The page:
26 October 2022: The real CC; Bad air; Bad spies; Very bad social media, & other stuff.

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Awake! For, Morning, in the Bowl of Night, has flung the Stone that puts the Stars to Flight
And, Lo, has caught the Sultan’s Turret in a Noose of Light

Spanish life is not always likeable but it is compellingly loveable
Christopher Howse: ‘A Pilgrim in Spain’

Cosas de España/Galicia    

We all know it’s true – that Christopher Columbus was born here in my barrio of Poio – so I really don’t know why it’s necessary for the Archbishop of Santiago to permit DNA testing of his presumed relatives. Assuming they can find any. I guess they’ll start with the descendants of Pedro Madruga, of nearby Sotomaior. Thought by some to be CC himself.

A parochially good headline in today’s VdG: All of Galicia, except Pontevedra, breathes air contaminated by tropospheric air. I’m not sure what this is but the several side effects seem quite serious.

Talking of Pontevedra – the city, not the province – this chap and his fotos have received a lot of media attention recently. Which is merited, in my view.

Still on Pontevedra city  . . . Or, more accurately, the nearby town of Bueu  . . . A company there has developed an artificial bait which is very attractive to shellfish. As this is patented, its composition is denied to those competitors who’ve watched the company’s revenues soar in the last 10 years. One of these recently these sent spies into the company’s premises but they weren’t very good and were arrested in flagrante delicto, by the police who’d realised something fishy was going on there.

The UK and France

This French columnist warns here against Macron’s romantic ouvertures.

Social Media

Silicon Valley has given many of – including those on the violent fringes of society – the power to communicate and organise at a speed and scale unprecedented in human history. All the possible responses are complex and must balance different rights, responsibilities and risks, including those of government overreach; of billionaires deciding whose speech matters; of untold dangers as yet unforeseen. But we can no longer pretend that the oversight we demand of so many industries, from transport to telecoms, is unnecessary in the online speech world. . . Above all, we must recognise that social media is no longer an emerging technology imbued with the possibility of fostering social change by giving voice to small groups; it has instead become a tool of the powerful used to dominate, harass and coerce vulnerable groups. If we don’t acknowledge this shift, we are in a “no-win game for democracy” where the free-est speech will only benefit those who are already powerful.

With Trump polling double digits ahead of his rivals for the Republican presidential nomination for 2024, these warnings could not be more urgent.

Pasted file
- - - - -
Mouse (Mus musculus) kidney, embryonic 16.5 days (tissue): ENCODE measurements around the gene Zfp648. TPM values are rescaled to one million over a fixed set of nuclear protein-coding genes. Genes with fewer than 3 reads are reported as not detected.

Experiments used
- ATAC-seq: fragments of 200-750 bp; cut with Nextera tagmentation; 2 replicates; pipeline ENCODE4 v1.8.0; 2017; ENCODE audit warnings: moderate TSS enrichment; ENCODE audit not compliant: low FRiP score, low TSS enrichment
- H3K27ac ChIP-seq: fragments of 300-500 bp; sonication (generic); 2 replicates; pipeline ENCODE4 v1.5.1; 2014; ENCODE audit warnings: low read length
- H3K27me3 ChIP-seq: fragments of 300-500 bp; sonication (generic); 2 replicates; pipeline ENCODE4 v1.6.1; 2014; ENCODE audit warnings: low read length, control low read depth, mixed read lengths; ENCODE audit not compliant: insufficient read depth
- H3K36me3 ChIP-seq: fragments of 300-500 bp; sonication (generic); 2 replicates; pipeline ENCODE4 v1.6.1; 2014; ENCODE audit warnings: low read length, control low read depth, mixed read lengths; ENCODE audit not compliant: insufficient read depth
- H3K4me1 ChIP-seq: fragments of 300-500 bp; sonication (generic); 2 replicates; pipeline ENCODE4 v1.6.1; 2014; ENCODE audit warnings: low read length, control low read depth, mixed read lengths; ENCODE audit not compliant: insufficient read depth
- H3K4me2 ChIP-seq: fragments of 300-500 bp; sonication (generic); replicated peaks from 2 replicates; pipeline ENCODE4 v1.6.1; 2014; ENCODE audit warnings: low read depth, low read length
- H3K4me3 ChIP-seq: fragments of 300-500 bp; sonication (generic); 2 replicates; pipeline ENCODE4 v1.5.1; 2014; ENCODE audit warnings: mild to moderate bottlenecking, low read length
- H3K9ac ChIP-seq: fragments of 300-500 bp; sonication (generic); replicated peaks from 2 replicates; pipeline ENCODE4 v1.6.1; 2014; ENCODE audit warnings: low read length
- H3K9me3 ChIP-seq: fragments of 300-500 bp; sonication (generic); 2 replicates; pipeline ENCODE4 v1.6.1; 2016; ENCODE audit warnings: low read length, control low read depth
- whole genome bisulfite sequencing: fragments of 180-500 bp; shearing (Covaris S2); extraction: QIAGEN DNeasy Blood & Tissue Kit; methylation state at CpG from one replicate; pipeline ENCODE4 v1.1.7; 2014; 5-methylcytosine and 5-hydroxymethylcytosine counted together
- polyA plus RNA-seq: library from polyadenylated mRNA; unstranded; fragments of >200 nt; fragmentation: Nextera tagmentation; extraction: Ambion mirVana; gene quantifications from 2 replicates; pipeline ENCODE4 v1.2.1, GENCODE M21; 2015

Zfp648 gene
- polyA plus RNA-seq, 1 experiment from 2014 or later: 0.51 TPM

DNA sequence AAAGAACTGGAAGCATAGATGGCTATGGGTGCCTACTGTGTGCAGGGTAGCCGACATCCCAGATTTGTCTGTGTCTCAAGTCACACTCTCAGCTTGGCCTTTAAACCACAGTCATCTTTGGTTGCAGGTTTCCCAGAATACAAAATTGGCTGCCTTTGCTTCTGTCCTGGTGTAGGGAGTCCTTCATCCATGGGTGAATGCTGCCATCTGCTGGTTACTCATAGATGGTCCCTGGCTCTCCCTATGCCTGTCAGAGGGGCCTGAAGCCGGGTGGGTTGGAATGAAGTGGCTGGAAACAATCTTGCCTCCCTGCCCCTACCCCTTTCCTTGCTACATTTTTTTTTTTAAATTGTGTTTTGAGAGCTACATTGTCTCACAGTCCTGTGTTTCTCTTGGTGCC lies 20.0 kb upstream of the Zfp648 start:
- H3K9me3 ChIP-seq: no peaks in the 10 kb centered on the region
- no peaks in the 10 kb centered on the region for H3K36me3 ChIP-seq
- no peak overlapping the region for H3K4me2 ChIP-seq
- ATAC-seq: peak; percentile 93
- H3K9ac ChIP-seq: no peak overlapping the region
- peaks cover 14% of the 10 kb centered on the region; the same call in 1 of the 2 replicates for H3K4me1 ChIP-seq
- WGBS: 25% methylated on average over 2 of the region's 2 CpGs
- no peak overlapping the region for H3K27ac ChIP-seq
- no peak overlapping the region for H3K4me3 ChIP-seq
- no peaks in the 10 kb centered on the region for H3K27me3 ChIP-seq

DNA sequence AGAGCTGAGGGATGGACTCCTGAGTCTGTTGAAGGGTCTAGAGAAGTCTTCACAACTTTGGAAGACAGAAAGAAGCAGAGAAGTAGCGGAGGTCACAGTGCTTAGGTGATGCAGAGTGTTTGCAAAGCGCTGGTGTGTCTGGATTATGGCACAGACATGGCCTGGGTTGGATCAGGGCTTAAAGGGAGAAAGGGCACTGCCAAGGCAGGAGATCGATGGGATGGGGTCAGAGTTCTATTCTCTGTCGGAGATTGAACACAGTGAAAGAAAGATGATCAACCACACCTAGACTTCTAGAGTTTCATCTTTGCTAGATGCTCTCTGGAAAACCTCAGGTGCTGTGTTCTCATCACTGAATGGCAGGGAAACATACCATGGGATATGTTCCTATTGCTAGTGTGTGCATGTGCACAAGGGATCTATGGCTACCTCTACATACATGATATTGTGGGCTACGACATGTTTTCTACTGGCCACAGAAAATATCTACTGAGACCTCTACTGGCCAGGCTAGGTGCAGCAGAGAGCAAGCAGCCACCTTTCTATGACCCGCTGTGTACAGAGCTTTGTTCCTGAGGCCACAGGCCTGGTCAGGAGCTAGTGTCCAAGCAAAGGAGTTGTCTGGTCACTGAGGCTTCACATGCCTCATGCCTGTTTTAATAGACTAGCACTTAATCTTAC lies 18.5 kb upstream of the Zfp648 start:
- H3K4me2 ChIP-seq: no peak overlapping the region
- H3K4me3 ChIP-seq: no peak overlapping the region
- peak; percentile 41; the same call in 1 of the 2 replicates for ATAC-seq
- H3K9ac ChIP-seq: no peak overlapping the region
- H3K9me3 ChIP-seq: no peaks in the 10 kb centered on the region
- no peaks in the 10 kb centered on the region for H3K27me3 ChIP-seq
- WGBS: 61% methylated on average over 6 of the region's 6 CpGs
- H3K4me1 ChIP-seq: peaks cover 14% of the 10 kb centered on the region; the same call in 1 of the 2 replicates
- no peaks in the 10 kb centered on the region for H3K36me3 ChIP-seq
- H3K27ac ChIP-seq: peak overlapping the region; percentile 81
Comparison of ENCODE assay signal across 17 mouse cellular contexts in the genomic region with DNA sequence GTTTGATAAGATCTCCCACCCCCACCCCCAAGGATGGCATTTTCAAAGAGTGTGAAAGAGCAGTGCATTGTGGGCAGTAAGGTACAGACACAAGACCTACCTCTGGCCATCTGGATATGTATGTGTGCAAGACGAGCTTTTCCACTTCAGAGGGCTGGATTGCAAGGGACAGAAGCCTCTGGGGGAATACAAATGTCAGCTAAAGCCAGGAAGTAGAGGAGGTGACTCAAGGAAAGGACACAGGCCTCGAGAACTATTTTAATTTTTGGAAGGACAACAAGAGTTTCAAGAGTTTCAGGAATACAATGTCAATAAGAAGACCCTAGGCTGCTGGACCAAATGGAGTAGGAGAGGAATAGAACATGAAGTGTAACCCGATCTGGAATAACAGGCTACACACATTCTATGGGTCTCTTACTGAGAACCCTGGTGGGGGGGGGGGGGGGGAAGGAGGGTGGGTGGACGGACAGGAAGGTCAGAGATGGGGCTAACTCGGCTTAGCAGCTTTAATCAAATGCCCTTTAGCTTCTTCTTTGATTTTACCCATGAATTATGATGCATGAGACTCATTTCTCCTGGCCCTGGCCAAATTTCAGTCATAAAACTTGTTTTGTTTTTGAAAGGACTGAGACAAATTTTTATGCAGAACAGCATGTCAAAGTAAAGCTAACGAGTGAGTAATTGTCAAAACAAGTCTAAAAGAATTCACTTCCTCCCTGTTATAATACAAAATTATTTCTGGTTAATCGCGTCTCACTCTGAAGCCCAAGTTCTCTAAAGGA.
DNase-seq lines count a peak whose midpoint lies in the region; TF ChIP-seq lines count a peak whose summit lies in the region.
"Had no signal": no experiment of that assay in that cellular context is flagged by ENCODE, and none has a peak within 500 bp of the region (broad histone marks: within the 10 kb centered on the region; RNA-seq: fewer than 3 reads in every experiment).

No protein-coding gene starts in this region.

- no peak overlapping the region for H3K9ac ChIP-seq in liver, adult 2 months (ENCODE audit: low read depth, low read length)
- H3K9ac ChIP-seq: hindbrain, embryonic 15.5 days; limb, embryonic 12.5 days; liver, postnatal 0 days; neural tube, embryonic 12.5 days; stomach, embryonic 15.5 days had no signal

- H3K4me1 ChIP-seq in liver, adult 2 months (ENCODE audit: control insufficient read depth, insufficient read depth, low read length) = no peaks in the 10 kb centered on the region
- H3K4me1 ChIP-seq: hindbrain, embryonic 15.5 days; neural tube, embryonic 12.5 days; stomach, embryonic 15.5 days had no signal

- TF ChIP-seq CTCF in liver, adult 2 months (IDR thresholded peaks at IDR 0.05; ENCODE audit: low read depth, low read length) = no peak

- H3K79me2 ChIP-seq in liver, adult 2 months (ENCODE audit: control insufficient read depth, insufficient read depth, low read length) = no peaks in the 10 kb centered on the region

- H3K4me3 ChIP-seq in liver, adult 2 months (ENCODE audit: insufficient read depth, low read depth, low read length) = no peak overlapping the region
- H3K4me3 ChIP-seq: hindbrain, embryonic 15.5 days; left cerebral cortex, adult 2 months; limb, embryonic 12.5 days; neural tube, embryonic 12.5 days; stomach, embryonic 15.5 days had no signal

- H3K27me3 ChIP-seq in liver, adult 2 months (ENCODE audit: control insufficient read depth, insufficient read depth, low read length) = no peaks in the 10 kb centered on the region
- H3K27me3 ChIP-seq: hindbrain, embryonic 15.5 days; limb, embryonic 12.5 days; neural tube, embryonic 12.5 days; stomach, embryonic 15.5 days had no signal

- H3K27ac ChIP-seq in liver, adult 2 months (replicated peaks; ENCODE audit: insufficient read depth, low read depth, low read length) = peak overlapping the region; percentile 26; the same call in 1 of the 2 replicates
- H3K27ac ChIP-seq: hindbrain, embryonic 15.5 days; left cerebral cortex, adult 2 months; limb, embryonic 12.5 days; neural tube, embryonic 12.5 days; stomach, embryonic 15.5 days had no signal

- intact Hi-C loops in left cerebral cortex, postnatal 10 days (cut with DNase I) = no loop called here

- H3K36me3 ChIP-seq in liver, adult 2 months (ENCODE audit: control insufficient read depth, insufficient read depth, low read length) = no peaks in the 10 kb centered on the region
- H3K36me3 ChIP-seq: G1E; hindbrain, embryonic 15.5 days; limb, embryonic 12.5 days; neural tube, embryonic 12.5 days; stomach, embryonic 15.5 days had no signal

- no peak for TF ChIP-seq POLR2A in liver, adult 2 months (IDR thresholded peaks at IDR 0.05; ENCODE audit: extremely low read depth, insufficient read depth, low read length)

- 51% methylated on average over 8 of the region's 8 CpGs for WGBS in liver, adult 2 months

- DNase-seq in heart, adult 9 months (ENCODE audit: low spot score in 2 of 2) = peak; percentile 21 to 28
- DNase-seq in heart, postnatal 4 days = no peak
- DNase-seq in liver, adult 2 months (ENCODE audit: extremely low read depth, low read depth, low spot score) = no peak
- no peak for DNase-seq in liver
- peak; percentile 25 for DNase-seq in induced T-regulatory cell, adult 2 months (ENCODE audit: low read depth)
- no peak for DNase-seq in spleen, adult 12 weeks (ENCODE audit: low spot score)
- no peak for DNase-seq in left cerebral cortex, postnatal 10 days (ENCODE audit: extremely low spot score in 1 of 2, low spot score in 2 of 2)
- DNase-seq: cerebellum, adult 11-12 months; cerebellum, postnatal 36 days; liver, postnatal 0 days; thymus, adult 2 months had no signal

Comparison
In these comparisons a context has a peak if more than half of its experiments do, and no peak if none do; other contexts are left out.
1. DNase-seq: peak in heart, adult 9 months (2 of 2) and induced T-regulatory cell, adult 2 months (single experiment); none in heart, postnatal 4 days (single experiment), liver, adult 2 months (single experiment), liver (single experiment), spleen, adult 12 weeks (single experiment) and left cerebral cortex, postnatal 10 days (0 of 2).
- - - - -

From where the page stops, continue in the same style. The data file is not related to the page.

Spanish  

María tells me that violentarse means. To get extremely uncomfortable, or angry with someone, not necessarily commit violence, though that could certainly happen in the course of getting angry.

Tragar saliva: Literally: To swallow saliva. To gulp.

Did you know?

1. Old-style print-setters stored their letters in a wooden case. Capitalised letters were kept in the top portion and the rest in the bottom one. Hence the terms upper and lower case.

2. In the November 1938 issue of the UK magazine Homes and Gardens, a good deal of praise was given to a place in the Bavarian Alps. The colour scheme throughout this bright, airy chalet is light jade green, enlivened by the passion for cut flowers displayed by the owner – who is  also the property’s decorator, designer and furnisher, as well as an architect. And who is a ‘droll raconteur’ and loves being surrounded by a range of brilliant foreigners, especially painters, musicians and singers and will often bring in local talent to play pieces by Mozart or Brahms for after-dinner entertainment. Yes, folks. This artistic paragon was one  Adolf Hitler. 

Finally   . . . .    

What a headline! . . . The world’s dirtiest man dies at 94, shortly after taking a bath.

For new readers: If you’ve landed here looking for info on Galicia or Pontevedra, try here. If you’re passing through Pontevedra on the Camino, you’ll find a guide to the city there.

One comment

  1. The troposphere is between 5 and 9 miles (8 and 14 kilometers) thick depending on where you are on Earth. It’s thinnest at the North and South Pole. This layer has the air we breathe and the clouds in the sky. The air is densest in this lowest layer. In fact, the troposphere contains three-quarters of the mass of the entire atmosphere. It’s a pity the VdG author did not explain how the citizens of Pontevedra do not breathe the air available to Galicia, let alone the the rest of the world’s population. It occurs to me that a letter to the editior is necessary, eh Colin?

    Amou Haji died at the age of 94 – after being forced to take a shower. He went 67 years without washing, because he was worried it would make him ill. He wasn’t wrong!

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